By Victor G. Mimoni
From a mile-long dirt road dividing Abraham Bell’s farm in the late 1820s, Bell Avenue developed over the next two centuries from quiet Main Street USA for the village of Bayside into a vibrant commercial boulevard — with arguably the most diverse restaurant row in Queens.
Bayside has evolved into one of the city’s premier residential communities with a thriving business association and Bell Boulevard — renamed in 1930 — ties it together from Little Bay to the Grand Central Parkway.
But the heart of the community is still “the Village,” stretching along Bell roughly from 39th Avenue to Northern Boulevard, and it has its own booster organization, The Bayside Village Business Improvement District. The BID only covers 39th to Northern, while the Bayside Business Association covers the greater Bayside area.ï»¿
It was the coming of the Long Island Rail Road in 1866 that led to Bayside’s growth and established its hub at the station plaza along 41st Road. By the Roaring Twenties, the main drag boasted a movie palace, The Capitol Theatre at 39th Avenue, the Bayside National Bank at Northern Boulevard and a variety of shops, stores and restaurants.
Even then, exotic fare could be found in Bayside. The Bell Tavern, near 40th Avenue, catered to the latest dining craze — billing itself as a “Chinese and American Restaurant — Special Luncheon and Dinner Every Day.”
By then, however, the country was reeling under the weight of the Great Depression and Bayside was no exception. The theater was closed and numerous shops shuttered over the years, but as the country recovered, so did the boulevard. The Bayside Times reported that on Nov. 7, 1941, “stars of stage, screen and radio attended the gala opening of the new Skouras Bayside Theatre.”
Changing times changed the face of Bayside and Bell Boulevard. Some longtime residents wistfully remember the Charmet Dress Shop — now a nail salon — and Kurtzberg’s Stationery Store — now a health spa — both across from the plaza. What was once Tannenbaum’s, a Boy Scouts and camping outfitter two blocks south, is now a golf shop and law offices. The United Cigar Store, one block north of the plaza and one of four in the village during tobacco’s heyday, is now a McDonald’s.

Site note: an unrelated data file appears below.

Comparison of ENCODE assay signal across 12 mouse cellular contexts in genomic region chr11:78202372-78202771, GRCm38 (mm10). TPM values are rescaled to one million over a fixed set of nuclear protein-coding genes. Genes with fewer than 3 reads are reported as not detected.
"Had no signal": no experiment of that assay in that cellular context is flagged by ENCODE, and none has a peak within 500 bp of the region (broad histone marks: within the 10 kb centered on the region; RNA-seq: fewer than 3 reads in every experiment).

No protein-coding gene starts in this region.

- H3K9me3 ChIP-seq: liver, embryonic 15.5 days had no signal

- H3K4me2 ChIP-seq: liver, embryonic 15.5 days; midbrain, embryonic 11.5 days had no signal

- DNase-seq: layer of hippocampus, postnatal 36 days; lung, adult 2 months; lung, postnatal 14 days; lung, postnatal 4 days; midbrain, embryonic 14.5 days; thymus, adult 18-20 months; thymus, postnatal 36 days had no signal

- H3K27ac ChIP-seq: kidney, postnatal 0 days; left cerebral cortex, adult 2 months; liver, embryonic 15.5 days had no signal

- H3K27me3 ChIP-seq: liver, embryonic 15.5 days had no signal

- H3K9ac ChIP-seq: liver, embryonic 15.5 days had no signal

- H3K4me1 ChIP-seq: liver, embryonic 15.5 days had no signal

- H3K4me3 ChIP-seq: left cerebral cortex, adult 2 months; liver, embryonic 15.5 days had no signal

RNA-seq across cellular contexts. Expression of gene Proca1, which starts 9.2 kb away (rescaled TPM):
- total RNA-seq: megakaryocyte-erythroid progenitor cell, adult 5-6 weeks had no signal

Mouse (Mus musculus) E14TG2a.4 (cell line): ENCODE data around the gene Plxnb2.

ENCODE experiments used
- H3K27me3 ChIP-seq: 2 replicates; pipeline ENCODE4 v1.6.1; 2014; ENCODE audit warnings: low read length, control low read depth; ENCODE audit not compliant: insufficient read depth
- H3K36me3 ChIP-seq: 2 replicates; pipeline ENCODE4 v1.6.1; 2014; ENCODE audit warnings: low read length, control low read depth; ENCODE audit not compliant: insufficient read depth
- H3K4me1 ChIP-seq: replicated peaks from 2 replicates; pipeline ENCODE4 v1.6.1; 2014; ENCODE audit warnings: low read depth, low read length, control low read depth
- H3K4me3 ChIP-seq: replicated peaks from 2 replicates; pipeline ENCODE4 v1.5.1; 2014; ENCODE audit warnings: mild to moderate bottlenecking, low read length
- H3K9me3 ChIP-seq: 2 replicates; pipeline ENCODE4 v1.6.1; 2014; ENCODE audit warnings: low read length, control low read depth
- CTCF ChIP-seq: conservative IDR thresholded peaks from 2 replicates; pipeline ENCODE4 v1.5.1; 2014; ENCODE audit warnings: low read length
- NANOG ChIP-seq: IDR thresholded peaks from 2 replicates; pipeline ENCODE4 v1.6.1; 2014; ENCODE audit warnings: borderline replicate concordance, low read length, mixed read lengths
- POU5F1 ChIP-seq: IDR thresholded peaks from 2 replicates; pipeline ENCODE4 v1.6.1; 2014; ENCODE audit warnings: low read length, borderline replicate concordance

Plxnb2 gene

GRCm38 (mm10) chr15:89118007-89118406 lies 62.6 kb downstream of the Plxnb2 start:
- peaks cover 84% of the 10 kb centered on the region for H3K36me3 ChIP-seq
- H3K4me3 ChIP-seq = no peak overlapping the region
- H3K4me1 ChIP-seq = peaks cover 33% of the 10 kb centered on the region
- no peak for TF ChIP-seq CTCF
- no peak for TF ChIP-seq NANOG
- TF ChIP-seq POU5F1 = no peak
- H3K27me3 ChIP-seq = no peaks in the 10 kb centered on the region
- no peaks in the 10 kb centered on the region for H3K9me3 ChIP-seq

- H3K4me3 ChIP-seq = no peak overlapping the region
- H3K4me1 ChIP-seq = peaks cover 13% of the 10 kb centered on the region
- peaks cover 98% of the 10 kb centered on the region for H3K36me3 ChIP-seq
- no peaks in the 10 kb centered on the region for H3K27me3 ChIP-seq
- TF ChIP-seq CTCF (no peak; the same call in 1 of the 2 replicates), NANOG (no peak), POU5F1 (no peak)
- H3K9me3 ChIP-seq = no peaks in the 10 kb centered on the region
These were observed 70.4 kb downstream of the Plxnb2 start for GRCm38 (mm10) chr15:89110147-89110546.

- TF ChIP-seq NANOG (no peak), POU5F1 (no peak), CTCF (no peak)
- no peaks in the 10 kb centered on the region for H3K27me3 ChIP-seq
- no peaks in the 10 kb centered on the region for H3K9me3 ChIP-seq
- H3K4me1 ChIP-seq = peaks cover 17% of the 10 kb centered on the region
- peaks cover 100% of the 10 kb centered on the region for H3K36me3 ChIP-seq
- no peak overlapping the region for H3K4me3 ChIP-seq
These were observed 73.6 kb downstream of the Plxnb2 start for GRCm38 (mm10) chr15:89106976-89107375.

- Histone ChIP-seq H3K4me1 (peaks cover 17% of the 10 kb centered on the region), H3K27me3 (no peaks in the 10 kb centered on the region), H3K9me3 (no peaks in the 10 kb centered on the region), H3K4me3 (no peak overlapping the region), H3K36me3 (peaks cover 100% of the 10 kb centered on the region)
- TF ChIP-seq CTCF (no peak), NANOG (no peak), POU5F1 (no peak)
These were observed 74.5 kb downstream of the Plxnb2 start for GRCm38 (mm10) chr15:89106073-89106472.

America’s love affair with the automobile also wrought change. Limited parking in the area proved burdensome to many nearby residents and some merchants. Shopping centers, cineplex movie palaces and supermarkets with their parking lots lured consumers away from neighborhood venues — the old movie house finally closed its doors forever in 2001.
The village strip now boasts multiple Irish pubs and Italian restaurants; bars for liquor, wine and tapas; and, of course, fast food — since 1933, the White Castle has served up “sliders” at the gateway to Bayside Village at Northern and Bell boulevards.
A growing Asian population has made its mark with salons and shops — and on diners’ tastes. Restaurants offer fare from Thailand to Korea. The former Lailla restaurant, which had served Turkish and Mediterranean cuisine, will open in coming months as Daidokoro, serving mainly Japanese grilled skewer dishes, according to proprietor Eddie Yang.
The parking meter may have done as much as anything to change Bell Boulevard into the nightlife and restaurant capital of Queens. But the success of eating and drinking establishments has put pressure on other merchants. Although dinner hours extend past parking restrictions, many restaurateurs say their lunch trade suffers because of one-hour parking and aggressive ticketing.
A proposal to extend the time limit on metered parking from one hour to two hours between 39th Avenue and Northern Boulevard was the subject of heated debate at a recent Community Board 11 hearing — with some storekeepers and local residents objecting to what they called the reduced turnover of parking on the boulevard. The measure was approved, however, despite significant opposition.
Even with the shaky economy, construction and renovation continues in Bayside Village and while some stores fail, others take their places, continually changing the face of Bell Boulevard.